|Pitch, the bogeyman in Rise of the Guardians|
What I do remember quite vividly is that I consciously created an imaginary friend. It seemed cool to have one, so I made myself one. That buddy of mine existed inside a bottle of Sprite. When there was somebody around to see, I would grab the bottle and whisper to it. The entire experience wasn't fun in any way and completely awkward.
Despite the knowledge that there is no Santa and a talking friend that can fit in a soda bottle can only be imaginary, I remain to be drawn to them. Even as an adult—in fact the older I get, the more do I appreciate fantasy and devour children’s stories. Maybe because I missed them during my childhood.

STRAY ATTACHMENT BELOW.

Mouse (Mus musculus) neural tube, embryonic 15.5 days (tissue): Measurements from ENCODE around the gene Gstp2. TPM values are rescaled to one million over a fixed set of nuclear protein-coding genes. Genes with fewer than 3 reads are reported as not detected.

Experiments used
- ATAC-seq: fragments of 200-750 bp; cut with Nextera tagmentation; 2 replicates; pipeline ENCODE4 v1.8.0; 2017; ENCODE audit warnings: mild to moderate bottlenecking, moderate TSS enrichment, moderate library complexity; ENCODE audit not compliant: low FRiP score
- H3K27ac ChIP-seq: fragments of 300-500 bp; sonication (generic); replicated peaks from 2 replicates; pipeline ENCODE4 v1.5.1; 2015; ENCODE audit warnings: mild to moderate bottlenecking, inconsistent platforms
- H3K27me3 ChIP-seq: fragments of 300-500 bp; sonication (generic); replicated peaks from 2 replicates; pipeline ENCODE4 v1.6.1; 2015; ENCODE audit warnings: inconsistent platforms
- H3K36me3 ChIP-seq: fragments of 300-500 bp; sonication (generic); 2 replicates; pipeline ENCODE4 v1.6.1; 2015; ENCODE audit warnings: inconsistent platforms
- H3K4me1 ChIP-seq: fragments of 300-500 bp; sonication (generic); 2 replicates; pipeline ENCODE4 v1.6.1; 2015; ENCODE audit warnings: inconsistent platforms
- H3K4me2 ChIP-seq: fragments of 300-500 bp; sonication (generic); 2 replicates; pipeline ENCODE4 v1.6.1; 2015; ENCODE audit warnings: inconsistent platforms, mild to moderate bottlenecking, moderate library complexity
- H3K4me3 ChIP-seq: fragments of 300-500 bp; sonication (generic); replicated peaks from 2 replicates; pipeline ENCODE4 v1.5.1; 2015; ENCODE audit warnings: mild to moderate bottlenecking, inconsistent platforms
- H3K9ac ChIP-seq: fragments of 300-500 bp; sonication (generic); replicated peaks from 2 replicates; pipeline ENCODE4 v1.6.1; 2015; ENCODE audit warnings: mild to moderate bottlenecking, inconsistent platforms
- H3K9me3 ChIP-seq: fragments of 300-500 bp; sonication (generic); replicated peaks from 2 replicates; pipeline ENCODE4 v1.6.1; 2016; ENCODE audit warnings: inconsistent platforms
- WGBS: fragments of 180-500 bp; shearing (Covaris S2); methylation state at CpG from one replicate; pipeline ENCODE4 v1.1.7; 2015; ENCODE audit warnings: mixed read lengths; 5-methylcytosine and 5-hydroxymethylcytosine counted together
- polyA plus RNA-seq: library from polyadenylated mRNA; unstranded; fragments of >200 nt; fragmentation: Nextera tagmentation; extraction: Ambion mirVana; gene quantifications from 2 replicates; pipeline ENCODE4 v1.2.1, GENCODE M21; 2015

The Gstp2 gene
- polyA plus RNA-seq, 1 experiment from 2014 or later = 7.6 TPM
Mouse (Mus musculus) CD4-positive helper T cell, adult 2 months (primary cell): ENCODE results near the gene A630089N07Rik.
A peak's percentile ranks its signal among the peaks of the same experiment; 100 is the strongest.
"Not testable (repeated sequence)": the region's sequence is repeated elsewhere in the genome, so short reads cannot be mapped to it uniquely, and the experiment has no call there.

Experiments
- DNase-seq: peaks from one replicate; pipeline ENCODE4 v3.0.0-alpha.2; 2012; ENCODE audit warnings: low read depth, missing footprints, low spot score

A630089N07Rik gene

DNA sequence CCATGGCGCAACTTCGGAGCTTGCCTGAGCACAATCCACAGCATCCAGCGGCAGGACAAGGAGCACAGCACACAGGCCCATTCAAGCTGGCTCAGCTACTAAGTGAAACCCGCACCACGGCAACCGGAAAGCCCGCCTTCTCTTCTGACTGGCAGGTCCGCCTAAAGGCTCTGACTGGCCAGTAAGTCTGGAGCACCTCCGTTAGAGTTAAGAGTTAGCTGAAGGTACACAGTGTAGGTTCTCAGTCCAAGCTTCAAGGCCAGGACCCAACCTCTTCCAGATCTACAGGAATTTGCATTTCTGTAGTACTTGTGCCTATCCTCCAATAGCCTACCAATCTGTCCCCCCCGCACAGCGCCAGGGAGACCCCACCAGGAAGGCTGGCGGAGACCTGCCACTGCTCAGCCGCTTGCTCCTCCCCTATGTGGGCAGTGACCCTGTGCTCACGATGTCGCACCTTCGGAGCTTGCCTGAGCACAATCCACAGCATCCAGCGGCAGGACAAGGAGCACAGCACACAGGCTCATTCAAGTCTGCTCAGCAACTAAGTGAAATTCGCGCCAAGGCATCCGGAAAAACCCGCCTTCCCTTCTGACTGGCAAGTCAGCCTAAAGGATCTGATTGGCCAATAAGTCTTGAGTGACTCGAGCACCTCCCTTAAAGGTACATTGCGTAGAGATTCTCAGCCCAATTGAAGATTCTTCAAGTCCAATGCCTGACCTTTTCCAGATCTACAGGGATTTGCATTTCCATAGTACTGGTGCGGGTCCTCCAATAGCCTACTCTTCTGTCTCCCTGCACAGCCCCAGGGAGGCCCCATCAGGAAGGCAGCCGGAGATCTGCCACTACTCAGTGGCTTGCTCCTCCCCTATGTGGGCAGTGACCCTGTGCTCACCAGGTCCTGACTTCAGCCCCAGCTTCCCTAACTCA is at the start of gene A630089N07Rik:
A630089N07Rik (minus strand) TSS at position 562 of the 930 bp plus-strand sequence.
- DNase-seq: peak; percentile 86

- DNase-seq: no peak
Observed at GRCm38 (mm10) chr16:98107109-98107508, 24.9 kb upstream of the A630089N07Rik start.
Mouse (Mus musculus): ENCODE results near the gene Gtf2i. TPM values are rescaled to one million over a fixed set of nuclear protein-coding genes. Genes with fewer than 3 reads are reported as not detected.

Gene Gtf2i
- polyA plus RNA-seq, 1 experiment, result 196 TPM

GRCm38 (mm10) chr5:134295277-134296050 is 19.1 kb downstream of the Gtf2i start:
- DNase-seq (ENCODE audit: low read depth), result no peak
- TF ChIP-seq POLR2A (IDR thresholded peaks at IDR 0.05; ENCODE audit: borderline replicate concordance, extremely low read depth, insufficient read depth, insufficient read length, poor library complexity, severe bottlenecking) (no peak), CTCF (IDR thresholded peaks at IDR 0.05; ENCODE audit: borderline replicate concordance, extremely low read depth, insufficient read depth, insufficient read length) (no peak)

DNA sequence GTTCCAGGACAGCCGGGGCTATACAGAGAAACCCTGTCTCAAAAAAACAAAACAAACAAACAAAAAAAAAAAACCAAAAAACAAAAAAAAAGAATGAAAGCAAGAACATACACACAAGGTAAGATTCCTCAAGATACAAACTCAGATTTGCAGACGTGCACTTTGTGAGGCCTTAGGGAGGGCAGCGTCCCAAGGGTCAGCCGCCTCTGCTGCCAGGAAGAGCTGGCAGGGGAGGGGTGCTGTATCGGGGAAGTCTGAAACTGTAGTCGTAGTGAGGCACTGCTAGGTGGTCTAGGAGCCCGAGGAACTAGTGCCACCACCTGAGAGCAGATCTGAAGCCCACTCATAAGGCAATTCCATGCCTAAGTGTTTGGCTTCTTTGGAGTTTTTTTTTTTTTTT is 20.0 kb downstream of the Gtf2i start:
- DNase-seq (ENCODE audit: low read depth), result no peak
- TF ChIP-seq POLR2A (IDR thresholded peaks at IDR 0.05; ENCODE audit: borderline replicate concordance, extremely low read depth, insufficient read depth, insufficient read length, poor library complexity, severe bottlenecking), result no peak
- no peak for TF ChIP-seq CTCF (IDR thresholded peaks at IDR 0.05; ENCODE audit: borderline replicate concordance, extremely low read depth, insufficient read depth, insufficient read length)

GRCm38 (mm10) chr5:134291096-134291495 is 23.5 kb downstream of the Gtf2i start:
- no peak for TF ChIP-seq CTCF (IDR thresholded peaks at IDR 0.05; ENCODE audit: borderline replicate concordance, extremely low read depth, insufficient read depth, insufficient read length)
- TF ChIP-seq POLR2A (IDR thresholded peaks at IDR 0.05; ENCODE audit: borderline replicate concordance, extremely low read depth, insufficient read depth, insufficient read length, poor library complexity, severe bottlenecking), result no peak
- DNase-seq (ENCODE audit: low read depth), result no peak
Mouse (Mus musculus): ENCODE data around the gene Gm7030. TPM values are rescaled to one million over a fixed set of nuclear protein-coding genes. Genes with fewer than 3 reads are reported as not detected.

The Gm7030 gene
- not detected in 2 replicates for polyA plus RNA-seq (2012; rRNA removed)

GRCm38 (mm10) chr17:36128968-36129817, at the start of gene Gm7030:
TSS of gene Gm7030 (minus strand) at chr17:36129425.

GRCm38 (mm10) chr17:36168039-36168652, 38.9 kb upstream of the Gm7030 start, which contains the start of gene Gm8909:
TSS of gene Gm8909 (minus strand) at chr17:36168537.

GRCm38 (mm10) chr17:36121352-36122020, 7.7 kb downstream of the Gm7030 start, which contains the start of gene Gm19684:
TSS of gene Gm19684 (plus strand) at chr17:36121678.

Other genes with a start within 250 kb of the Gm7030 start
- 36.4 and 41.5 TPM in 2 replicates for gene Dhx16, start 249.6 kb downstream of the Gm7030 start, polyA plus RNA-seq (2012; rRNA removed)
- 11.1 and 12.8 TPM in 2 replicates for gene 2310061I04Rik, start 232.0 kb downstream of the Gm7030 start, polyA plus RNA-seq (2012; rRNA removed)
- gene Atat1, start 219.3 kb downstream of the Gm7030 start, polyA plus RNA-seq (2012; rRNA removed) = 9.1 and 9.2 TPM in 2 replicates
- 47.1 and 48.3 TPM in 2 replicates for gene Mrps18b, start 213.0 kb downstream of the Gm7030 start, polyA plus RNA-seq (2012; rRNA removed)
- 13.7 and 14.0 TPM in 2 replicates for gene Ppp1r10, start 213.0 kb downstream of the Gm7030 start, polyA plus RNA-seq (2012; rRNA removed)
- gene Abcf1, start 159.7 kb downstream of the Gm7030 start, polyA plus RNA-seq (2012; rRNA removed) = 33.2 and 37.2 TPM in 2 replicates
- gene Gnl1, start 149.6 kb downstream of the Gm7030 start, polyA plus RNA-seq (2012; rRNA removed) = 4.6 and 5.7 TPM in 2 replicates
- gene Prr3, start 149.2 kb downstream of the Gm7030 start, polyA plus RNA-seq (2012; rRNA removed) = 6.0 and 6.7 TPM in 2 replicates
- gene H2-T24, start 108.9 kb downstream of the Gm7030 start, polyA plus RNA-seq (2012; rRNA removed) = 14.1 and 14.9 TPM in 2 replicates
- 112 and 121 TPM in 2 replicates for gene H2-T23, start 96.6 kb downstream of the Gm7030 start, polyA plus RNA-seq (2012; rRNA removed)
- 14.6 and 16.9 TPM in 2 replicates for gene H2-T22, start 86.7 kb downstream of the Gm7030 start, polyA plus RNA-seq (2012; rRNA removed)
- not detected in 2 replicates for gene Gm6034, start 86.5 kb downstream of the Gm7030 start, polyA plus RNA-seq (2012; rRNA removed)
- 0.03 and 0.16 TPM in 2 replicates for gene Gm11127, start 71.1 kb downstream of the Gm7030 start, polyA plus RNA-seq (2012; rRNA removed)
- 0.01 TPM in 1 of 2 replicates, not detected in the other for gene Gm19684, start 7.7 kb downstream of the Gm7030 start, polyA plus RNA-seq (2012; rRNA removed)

A while ago I had the chance to catch Rise of the Guardians, a film celebrated by my friends when it came out in theaters a couple of years ago. I’m not sure if my friends and I have the same reasons for loving it, but for me it was about the famous guardians gathering and watching them interact. There is also the mystery of Jack Frost’s identity and why he was chosen as a guardian.
I'm not certain as well if many share my sympathy for the villain, Pitch Black. The guardians want to keep the dreams and hopes of children alive, while Pitch wants to spread darkness and fear; but all of them had the need to be believed in.
There is no doubt who will win the battle. The sweet little twist is that it is the children who defended their not-so-mythical protectors, with a child saying to Pitch, ‘I believe in you, but I don’t fear you’. Kids in the end were running through him, for he had become invisible. He had the same pained look as Jack in the beginning, when no one believed in him, for no one even knew who he was.